Canada Issues: March 2004 Public Policy Update
Senate Banking Committee Hearings on Charitable Giving
On March 11, 2004, AFP will appear before the Standing Senate Committee on Banking, Trade and Commerce at a hearing on policy changes to encourage charitable giving.
The committee has been tasked with developing a comprehensive study about charitable giving in Canada that will be presented to Parliament later in the year. If there is no spring election, the committee will submit a final report by June, according to a committee spokesperson. However, if the Liberal government calls a spring election, the study will continue when sitting resumes and be completed in the fall.
Charlotte Cloutier, Executive Director of the Newton Foundation in Montreal and member of the Canadian Government Relations Committee will represent AFP at the hearing. Her comments will focus on four key issues:
- Elimination of the capital gains tax on gifts of appreciated securities to charities;
- Elimination of the capital gains tax on gifts of land to charities;
- Reduction in the disbursement quota for foundations; and
- Creation of a federally sponsored day to recognize charitable giving and volunteerism, such as National Philanthropy Day.
A report about the hearing will be included in next month's Public Policy Update. A copy of AFP's written brief will be on the website under 'Public Policy' after the hearing. If you have further questions, please contact firstname.lastname@example.org.
For Government Relations Chairs: This is just the first step of a broader campaign for AFP in 2004 to educate Parliament and other government officials about the need for public policy changes to encourage charitable giving. In April, AFP will be releasing a Canadian Government Relations Manual and information for chairs on setting up meetings with local members of Parliament. Many of the issues that we'll encourage chapters to discuss are those mentioned above. International Headquarters urges you to get a copy of the brief as soon as it's available on the website.
Charity Technical Issues Committee
AFP has been asked to participate on a Technical Issues Committee established by the Canada Customs and Revenue Agency (CCRA).
The purpose of the committee is to facilitate discussions between the CCRA and the charitable sector regarding technical issues related to the registration of charities and the Income Tax Act. The committee will not be looking at broad policy issues, but AFP representatives will be able to raise technical issues and problems arising from application of the Income Tax Act.
The committee will include permanent representatives from the Canadian Bar Association, the Certified General Accountants Association, the Canadian Association of Gift Planners, the Canadian Centre for Philanthropy and AFP.
AFP must name its representative to the committee by March 31, 2004. The first meeting of the committee will take place on May 20, 2004 in Ottawa.
For more information and a copy of the committee's goals and objective, contact email@example.com.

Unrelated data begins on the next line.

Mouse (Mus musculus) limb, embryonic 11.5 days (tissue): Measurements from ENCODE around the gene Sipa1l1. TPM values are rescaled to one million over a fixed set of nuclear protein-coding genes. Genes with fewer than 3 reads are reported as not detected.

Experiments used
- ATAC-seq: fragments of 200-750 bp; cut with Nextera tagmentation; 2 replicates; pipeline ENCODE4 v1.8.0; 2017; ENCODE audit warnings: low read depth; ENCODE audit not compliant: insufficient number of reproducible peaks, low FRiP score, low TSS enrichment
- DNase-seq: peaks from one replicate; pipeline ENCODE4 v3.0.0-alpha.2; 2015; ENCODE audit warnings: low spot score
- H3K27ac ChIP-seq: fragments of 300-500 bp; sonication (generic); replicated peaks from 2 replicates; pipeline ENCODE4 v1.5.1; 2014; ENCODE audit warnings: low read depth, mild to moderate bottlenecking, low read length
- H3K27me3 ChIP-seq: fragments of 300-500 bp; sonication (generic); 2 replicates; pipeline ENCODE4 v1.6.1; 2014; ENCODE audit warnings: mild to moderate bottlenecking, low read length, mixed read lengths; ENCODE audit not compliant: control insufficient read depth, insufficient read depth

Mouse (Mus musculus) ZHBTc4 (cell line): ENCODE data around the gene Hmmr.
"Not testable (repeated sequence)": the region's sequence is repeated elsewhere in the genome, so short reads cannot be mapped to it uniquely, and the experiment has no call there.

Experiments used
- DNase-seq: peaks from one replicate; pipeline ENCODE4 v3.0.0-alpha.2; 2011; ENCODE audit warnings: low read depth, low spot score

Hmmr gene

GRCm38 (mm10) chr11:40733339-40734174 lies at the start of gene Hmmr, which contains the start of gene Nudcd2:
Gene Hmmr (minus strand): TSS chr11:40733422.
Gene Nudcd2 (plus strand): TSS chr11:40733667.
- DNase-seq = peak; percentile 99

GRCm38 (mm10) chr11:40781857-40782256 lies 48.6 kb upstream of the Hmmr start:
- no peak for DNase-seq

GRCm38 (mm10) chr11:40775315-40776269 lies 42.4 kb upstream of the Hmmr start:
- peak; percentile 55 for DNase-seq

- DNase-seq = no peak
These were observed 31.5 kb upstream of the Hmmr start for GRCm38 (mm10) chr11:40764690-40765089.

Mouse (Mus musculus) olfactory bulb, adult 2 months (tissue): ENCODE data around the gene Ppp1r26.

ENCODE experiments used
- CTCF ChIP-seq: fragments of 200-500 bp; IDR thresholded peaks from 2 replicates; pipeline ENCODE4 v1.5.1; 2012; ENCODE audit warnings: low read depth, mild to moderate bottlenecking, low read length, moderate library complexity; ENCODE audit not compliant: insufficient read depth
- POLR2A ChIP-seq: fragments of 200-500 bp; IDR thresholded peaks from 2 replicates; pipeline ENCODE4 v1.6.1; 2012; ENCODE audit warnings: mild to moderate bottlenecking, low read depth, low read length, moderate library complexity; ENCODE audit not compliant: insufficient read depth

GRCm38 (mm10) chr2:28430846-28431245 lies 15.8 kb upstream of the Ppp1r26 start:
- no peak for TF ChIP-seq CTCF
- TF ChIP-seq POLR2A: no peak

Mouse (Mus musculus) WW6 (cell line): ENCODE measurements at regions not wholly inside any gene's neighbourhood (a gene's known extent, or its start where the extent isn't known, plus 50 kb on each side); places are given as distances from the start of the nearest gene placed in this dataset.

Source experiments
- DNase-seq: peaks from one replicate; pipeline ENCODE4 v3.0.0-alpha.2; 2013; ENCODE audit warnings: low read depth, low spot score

For Government Relations Chairs: If any of your chapter members have any interest in being considered for the technical committee, please let the Public Affairs Department know.
Privacy - Ontario
As reported in the February 17 edition of eWire, the Ontario government has decided to amend Bill 31, the Health Information Privacy Act, to allow the transfer of basic individual contact information for fundraising purposes.
In its original form, Bill 31 would have prohibited health-related charities from collecting and using any personal information for fundraising purposes without obtaining explicit express consent from the individual. Implied consent mechanisms, such as a check-off box, would not have been allowed under the bill. Even such basic contact information as a person's name and address could not have been used for fundraising without express consent.
The government's amendment would allow a charity to use an individual's name and 'prescribed types of contact information' if implied consent had been obtained. The regulations for Bill 31, which will follow after the bill is approved, will detail what is included in the definition of 'contact information.' However, it is expected that an individual's name, address and phone number will, at the very least, be included in the definition.
The change is a big victory for AFP and the fundraising profession and is indicative of the efforts that AFP, AHP Canada and other organizations made to educate the government about the need for fundraising and basic contact information. In addition to the government, both the Progressive Conservative and New Democratic Parties intended to introduce similar amendments as well.
While the change is a positive step, AFP will continue to monitor the legislation and ensure that the final bill balances the privacy rights of individuals with the rights of charities to raise funds.
For a copy of AFP's comments about the bill, please contact firstname.lastname@example.org.
For Government Relations Chairs: This is big news for fundraisers everywhere, as this legislation could have set a bad precedent for other provincial legislation. AFP will wait to see what the regulations for the bill look like, although they are not expected to be controversial.
Related AFP ResourcesAFP/Globe and Mail: Incentives for Taking Canadian Giving to the Next Level
Imagine Canada Releases Paper on Charities as an Economic Sector
Canada: Federal Budget Includes Key Giving, Charity Provisions Pushed by Charities, Fundraisers
AFP Statement on President Obama’s FY 2016 Budget
Americans Say They Will Pull Back on Giving in 2013: Can That Change…and What Can You Do?